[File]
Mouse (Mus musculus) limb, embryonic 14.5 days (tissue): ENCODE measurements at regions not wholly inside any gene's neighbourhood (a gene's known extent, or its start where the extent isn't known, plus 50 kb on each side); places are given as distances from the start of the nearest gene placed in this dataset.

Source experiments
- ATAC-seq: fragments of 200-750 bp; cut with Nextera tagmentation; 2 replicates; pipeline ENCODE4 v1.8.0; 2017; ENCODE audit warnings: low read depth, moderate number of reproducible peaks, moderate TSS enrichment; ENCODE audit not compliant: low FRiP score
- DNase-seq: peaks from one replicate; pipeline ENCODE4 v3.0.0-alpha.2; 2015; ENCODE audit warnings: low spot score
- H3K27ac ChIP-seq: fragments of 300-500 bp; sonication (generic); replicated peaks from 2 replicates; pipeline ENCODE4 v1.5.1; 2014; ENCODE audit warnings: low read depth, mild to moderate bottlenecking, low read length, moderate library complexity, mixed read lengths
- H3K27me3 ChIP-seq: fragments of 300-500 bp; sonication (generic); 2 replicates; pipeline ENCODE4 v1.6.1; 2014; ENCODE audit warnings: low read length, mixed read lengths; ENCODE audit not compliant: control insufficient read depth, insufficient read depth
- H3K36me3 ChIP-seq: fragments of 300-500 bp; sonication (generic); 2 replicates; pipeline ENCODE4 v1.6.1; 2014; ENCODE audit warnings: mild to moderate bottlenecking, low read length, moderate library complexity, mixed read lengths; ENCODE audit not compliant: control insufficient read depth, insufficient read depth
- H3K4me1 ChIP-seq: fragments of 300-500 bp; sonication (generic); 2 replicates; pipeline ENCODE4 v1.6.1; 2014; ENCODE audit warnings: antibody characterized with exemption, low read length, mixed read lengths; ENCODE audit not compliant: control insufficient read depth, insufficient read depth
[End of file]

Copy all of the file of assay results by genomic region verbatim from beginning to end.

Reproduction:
Mouse (Mus musculus) limb, embryonic 14.5 days (tissue): ENCODE measurements at regions not wholly inside any gene's neighbourhood (a gene's known extent, or its start where the extent isn't known, plus 50 kb on each side); places are given as distances from the start of the nearest gene placed in this dataset.

Source experiments
- ATAC-seq: fragments of 200-750 bp; cut with Nextera tagmentation; 2 replicates; pipeline ENCODE4 v1.8.0; 2017; ENCODE audit warnings: low read depth, moderate number of reproducible peaks, moderate TSS enrichment; ENCODE audit not compliant: low FRiP score
- DNase-seq: peaks from one replicate; pipeline ENCODE4 v3.0.0-alpha.2; 2015; ENCODE audit warnings: low spot score
- H3K27ac ChIP-seq: fragments of 300-500 bp; sonication (generic); replicated peaks from 2 replicates; pipeline ENCODE4 v1.5.1; 2014; ENCODE audit warnings: low read depth, mild to moderate bottlenecking, low read length, moderate library complexity, mixed read lengths
- H3K27me3 ChIP-seq: fragments of 300-500 bp; sonication (generic); 2 replicates; pipeline ENCODE4 v1.6.1; 2014; ENCODE audit warnings: low read length, mixed read lengths; ENCODE audit not compliant: control insufficient read depth, insufficient read depth
- H3K36me3 ChIP-seq: fragments of 300-500 bp; sonication (generic); 2 replicates; pipeline ENCODE4 v1.6.1; 2014; ENCODE audit warnings: mild to moderate bottlenecking, low read length, moderate library complexity, mixed read lengths; ENCODE audit not compliant: control insufficient read depth, insufficient read depth
- H3K4me1 ChIP-seq: fragments of 300-500 bp; sonication (generic); 2 replicates; pipeline ENCODE4 v1.6.1; 2014; ENCODE audit warnings: antibody characterized with exemption, low read length, mixed read lengths; ENCODE audit not compliant: control insufficient read depth, insufficient read depth